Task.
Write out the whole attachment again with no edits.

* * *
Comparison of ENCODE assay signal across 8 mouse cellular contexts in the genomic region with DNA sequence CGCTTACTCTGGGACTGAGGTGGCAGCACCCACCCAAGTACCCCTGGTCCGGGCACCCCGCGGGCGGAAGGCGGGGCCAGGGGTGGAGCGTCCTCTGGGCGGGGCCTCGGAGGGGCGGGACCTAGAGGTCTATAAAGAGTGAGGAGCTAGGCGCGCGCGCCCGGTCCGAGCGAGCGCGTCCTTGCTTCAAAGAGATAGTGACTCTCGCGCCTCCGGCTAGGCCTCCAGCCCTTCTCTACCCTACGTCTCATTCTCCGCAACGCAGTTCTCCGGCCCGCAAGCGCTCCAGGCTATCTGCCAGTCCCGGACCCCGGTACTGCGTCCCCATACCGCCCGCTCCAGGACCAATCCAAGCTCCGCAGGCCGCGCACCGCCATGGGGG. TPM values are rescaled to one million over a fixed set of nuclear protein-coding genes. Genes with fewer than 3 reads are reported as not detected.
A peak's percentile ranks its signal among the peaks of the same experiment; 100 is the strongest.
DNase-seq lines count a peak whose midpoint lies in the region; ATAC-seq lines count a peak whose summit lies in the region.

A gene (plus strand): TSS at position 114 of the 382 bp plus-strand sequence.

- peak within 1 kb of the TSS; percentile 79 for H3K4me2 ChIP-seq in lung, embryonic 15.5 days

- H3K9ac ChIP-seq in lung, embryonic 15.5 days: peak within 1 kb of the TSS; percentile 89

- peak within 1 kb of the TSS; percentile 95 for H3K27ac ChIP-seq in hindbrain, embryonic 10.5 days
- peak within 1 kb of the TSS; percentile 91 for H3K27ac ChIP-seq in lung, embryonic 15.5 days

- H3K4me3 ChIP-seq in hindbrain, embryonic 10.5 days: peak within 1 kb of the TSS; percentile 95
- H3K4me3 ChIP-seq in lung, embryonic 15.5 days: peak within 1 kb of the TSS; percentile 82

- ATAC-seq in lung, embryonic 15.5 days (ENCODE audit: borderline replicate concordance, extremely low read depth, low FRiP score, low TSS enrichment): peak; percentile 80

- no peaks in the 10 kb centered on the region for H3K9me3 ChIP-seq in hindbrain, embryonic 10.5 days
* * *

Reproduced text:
Comparison of ENCODE assay signal across 8 mouse cellular contexts in the genomic region with DNA sequence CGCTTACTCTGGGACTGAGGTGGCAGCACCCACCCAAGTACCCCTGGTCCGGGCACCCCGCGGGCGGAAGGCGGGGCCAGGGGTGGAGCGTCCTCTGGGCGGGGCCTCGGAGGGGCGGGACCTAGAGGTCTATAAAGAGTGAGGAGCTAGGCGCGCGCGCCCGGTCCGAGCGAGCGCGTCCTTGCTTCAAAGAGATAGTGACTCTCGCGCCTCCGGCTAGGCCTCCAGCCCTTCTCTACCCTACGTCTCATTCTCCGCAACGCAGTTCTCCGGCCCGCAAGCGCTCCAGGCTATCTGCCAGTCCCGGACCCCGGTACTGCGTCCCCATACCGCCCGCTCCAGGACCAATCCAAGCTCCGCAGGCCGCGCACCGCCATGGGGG. TPM values are rescaled to one million over a fixed set of nuclear protein-coding genes. Genes with fewer than 3 reads are reported as not detected.
A peak's percentile ranks its signal among the peaks of the same experiment; 100 is the strongest.
DNase-seq lines count a peak whose midpoint lies in the region; ATAC-seq lines count a peak whose summit lies in the region.

A gene (plus strand): TSS at position 114 of the 382 bp plus-strand sequence.

- peak within 1 kb of the TSS; percentile 79 for H3K4me2 ChIP-seq in lung, embryonic 15.5 days

- H3K9ac ChIP-seq in lung, embryonic 15.5 days: peak within 1 kb of the TSS; percentile 89

- peak within 1 kb of the TSS; percentile 95 for H3K27ac ChIP-seq in hindbrain, embryonic 10.5 days
- peak within 1 kb of the TSS; percentile 91 for H3K27ac ChIP-seq in lung, embryonic 15.5 days

- H3K4me3 ChIP-seq in hindbrain, embryonic 10.5 days: peak within 1 kb of the TSS; percentile 95
- H3K4me3 ChIP-seq in lung, embryonic 15.5 days: peak within 1 kb of the TSS; percentile 82

- ATAC-seq in lung, embryonic 15.5 days (ENCODE audit: borderline replicate concordance, extremely low read depth, low FRiP score, low TSS enrichment): peak; percentile 80

- no peaks in the 10 kb centered on the region for H3K9me3 ChIP-seq in hindbrain, embryonic 10.5 days